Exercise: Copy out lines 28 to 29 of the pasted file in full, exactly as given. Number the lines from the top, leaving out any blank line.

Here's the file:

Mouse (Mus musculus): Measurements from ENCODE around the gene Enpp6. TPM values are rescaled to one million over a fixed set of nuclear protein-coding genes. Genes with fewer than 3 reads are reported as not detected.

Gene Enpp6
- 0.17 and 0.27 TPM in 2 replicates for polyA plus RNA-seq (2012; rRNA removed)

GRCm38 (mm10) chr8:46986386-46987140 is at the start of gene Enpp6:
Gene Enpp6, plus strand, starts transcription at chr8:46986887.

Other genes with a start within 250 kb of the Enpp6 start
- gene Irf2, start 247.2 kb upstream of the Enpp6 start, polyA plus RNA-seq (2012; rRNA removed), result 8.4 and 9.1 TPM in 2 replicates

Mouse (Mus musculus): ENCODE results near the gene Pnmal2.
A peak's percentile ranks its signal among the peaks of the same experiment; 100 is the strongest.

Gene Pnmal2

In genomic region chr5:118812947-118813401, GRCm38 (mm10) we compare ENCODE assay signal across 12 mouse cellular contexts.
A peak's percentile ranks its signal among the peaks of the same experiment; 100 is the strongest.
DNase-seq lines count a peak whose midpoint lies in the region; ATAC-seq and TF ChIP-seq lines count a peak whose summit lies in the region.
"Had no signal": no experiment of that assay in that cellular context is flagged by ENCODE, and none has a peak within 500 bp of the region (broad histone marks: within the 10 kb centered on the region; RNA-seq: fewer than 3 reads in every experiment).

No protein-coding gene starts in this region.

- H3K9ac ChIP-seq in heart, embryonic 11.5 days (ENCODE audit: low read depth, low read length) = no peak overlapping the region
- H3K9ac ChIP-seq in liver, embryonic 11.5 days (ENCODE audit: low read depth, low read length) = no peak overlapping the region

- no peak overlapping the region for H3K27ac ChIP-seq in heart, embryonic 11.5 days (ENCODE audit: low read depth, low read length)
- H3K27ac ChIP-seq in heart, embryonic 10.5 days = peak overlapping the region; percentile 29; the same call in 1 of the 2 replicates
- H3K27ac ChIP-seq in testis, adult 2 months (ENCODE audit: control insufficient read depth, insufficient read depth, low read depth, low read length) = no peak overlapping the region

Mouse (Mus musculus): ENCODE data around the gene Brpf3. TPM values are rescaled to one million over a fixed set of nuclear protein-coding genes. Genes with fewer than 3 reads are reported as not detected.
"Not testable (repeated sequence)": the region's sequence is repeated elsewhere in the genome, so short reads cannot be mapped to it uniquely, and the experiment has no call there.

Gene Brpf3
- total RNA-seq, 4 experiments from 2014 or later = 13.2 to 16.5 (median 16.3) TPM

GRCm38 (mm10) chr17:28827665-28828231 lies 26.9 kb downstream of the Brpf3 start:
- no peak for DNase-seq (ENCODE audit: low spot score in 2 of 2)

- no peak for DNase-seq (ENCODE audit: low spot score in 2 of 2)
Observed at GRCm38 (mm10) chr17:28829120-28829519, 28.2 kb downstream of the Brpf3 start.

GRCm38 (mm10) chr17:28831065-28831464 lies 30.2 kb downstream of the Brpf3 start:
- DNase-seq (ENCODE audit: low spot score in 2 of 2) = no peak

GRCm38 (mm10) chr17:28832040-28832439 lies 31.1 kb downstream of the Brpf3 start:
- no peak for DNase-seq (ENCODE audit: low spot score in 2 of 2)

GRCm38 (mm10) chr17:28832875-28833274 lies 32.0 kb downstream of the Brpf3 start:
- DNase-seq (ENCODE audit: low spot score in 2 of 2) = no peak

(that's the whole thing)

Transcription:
Observed at GRCm38 (mm10) chr17:28829120-28829519, 28.2 kb downstream of the Brpf3 start.

GRCm38 (mm10) chr17:28831065-28831464 lies 30.2 kb downstream of the Brpf3 start: